Crop Showcase: Microgreens!

The world moves much more quickly today than it did when sliced bread was the newest culinary invention taking the world by storm. Along with the farmers of the days of old, many agricultural operations today wait months for their crops to be ready to harvest. However, in the past decade or so a new leaf has been turned, and awareness of a new breed of crop is spreading. No longer do farmers need to wait a few months to half a year for a bountiful harvest. Only a week or two is necessary for perfection. What is this wonderful, enchanting, and irresistible new crop you’re dying to read about? Well, its Microgreens!

Microgreens? Aren’t those just sprouts? No! Sprouts differ from microgreens as they are much smaller and thinner than microgreens, with a less captivating flavor. Sprouts are also harvested a day or two after the hypocotyl emerges from the seed. On the other hand, microgreens consist of a group of rather common vegetables and leafy plants which are grown for a week or two, rather than being grown to the stage when they are fully developed. In most cases, studies have shown that a fully grown vegetable cannot compete nutrient wise with its microgreen counterparts, offering a minimum of 9-10 times the amount of nutrients! These greens are germinated on soil and allowed to grow until right before the first true leaves of the plant appear, which takes anywhere from a week or two depending on the species.

After the true leaves of the green start to form and are visible, the taste of the microgreen starts to diminish and the

texture begins to become tougher and less desirable as the seedling continues to mature and grow into a full-bodied plant. Each species has its own sweet spot for taste and texture. For example, sunflower microgreens grow rather tall, from 3-5 inches, with a full, thick hypocotyl. In terms of texture and taste, they should offer a crisp crunch, with a calm and comforting nutty flavor. Depending on the variety, the amount of time for development and growth varies. We love microgreens, and we want you to love them too- so here is a guide for producing them!

What will you need to grow your own microgreens? Here is a short list of the required items you’ll need to have a bountiful harvest in no time:

-Two growing trays, one with holes and one without (also known black plastic flats. They can also be grown in a pot, or anything that could hold a plant)

-Humidity dome recommended for the trays, but not required.

-Soil (seedling starter soil or potting mix works best, but any bagged media or amended soil should work fine)

-Microgreen seeds (variety choice is up to the grower, but we recommend radish, sunflower, and beet microgreens to start)

-A source of water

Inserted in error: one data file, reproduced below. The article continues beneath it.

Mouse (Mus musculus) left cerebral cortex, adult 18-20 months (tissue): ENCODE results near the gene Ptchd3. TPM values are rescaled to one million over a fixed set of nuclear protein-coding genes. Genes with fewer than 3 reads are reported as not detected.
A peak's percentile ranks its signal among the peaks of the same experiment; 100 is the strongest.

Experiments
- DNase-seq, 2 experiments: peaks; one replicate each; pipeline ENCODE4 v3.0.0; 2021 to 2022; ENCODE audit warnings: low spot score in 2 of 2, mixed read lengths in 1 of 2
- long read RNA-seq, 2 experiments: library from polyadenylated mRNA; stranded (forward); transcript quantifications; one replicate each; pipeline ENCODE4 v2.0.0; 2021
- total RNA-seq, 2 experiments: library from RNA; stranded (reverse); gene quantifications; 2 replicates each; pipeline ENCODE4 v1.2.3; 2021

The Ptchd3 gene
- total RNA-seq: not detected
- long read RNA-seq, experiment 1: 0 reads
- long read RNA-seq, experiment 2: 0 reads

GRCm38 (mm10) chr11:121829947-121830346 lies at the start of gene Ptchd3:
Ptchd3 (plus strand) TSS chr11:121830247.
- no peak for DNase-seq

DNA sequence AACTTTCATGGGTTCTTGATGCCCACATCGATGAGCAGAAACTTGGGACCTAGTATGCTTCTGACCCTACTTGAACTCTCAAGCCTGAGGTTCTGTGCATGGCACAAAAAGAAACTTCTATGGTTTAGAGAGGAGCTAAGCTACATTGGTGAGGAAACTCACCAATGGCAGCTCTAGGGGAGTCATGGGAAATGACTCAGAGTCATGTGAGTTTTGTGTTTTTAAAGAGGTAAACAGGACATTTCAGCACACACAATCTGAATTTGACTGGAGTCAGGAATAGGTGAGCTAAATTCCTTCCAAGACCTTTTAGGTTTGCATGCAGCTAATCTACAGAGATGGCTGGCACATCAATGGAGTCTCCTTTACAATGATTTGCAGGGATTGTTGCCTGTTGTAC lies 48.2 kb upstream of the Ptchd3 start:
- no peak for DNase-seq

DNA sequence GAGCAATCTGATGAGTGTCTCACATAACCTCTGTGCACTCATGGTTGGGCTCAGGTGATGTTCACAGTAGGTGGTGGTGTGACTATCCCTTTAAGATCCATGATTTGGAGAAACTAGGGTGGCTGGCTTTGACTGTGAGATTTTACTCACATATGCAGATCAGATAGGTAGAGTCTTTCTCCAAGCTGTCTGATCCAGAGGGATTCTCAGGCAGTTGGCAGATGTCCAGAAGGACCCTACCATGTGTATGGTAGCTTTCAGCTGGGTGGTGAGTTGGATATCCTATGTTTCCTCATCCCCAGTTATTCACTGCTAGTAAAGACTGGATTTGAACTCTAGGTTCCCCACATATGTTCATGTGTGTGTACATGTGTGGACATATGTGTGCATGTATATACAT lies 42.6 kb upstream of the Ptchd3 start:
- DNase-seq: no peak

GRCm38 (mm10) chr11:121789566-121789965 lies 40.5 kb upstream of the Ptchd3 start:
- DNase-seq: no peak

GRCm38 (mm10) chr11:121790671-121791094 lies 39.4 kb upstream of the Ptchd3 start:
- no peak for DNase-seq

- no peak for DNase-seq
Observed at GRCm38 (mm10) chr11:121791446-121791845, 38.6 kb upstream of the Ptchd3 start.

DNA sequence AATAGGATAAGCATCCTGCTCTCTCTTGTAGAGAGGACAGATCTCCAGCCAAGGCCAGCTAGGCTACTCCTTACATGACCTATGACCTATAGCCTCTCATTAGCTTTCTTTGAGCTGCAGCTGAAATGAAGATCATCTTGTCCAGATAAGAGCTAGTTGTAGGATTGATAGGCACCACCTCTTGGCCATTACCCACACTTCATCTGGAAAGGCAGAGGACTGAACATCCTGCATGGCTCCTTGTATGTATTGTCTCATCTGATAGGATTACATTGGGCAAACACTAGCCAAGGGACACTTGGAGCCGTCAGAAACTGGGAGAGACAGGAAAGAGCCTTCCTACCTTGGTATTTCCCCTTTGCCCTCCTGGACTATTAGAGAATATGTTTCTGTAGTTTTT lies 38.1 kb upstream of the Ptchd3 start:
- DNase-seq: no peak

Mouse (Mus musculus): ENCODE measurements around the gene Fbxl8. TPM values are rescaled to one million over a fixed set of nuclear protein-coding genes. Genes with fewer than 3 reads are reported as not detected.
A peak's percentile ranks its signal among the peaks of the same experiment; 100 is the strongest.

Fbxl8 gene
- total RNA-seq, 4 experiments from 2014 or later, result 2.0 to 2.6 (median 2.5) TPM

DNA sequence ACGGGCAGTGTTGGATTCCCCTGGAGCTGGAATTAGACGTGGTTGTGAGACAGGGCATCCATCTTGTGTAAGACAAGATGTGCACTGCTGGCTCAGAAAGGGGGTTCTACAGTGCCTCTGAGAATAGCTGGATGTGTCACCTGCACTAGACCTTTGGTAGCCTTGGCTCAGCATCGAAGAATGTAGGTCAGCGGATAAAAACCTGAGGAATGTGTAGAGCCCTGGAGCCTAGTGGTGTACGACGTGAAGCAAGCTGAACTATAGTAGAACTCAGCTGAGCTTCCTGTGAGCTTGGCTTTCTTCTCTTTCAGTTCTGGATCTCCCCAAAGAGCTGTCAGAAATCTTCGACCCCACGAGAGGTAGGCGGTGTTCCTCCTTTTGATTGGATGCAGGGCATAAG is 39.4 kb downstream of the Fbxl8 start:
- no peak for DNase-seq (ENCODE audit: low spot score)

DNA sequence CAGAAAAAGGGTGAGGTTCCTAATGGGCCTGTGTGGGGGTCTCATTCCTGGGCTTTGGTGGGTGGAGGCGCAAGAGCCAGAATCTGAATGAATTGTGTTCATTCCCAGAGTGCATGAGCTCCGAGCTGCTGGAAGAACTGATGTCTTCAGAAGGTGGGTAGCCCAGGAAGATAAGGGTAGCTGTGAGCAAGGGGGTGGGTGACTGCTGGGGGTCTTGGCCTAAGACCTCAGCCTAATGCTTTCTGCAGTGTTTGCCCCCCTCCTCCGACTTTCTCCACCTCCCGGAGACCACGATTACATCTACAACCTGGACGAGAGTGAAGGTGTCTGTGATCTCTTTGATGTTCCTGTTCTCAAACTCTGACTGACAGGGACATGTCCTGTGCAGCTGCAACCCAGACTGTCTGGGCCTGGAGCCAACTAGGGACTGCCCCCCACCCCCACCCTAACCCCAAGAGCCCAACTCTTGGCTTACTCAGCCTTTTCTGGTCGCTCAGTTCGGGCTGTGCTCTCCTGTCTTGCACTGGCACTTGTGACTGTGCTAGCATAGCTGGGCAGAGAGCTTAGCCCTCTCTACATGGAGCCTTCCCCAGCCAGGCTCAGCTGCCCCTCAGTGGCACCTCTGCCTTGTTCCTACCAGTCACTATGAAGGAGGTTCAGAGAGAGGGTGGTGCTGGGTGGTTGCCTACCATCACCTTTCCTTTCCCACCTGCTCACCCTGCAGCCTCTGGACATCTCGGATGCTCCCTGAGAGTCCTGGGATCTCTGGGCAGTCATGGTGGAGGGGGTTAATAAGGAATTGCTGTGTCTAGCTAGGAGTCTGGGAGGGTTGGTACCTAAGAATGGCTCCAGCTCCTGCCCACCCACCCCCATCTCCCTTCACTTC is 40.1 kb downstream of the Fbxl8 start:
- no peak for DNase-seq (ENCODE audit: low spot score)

-Access to sunlight (windowsill, outside, or under growing lights)

To begin, the seeds of the greens should be soaked in water for a few hours depending on the variety (some do not require soaking). The seed packet should list the required soaking time. The trays should be stacked on one another, with the holed one on top. Soil should then be added to the tray to about half an inch below the top of the tray, and watered in. Once the seeds have gone through their required soaking period, they can be spread out on the soil in the tray. Most seed packets also offer a seeding density (and if it doesn’t, the number of seeds to use per tray in grams should be available online) which can be used to ensure that the right number of seeds is used per tray and per variety. Over seeding can result in overcrowding of the greens which can inhibit their growth.

Once the seeds are place on top of the soil, they can be spread out evenly among the trays. The tray should then be water once more.

Next, to ensure the greens grow tall, they should be covered with another tray which will weigh on the microgreens and restrict sunlight from reaching them. This will allow the greens to etiolate and search for the sun, growing longer than they would have if left alone otherwise. Typically, growers will stack trays of microgreens on one another to achieve this etiolation and blackout effect.

For the first few days of growth, the microgreens should be watered through the bottom tray. This allows the water to wick up from the bottom tray into the soil. Within the first 1-2 days, they may not require much water, but once the seeds have germinated fully and roots begin to appear, the water requirement will increase.

After 3-4 days, the trays can be unstacked, and the humidity domes should be placed on each tray. It may appear that the greens are looking rather yellow, long, and not very strong- however they have just not had much access to sunlight in their first few days on earth. To ensure they will thicken and develop a good flavor, they should be allowed to get access to sunlight on their third to fourth day. At this stage, they should be watered every day if the soil is semi-moist/dry when they are checked. Depending on the variety, the micros should be ready to harvest a week to ten days after they have initially sprouted. Some varieties do take longer to be at a harvestable stage.

Micros can be harvested with a knife or scissors, and for best flavor they should be eaten right away. Once they are harvestable, they only have a few days before they begin to become tougher as the first true leaves appear. For this reason, if growing in bulk, it is best to harvest the microgreens when they have a good flavor and crunch and store them for later use. Most varieties will last up to 5-7 days in the fridge.

Now you are ready to enjoy your fresh microgreens. So, get to it! 😊

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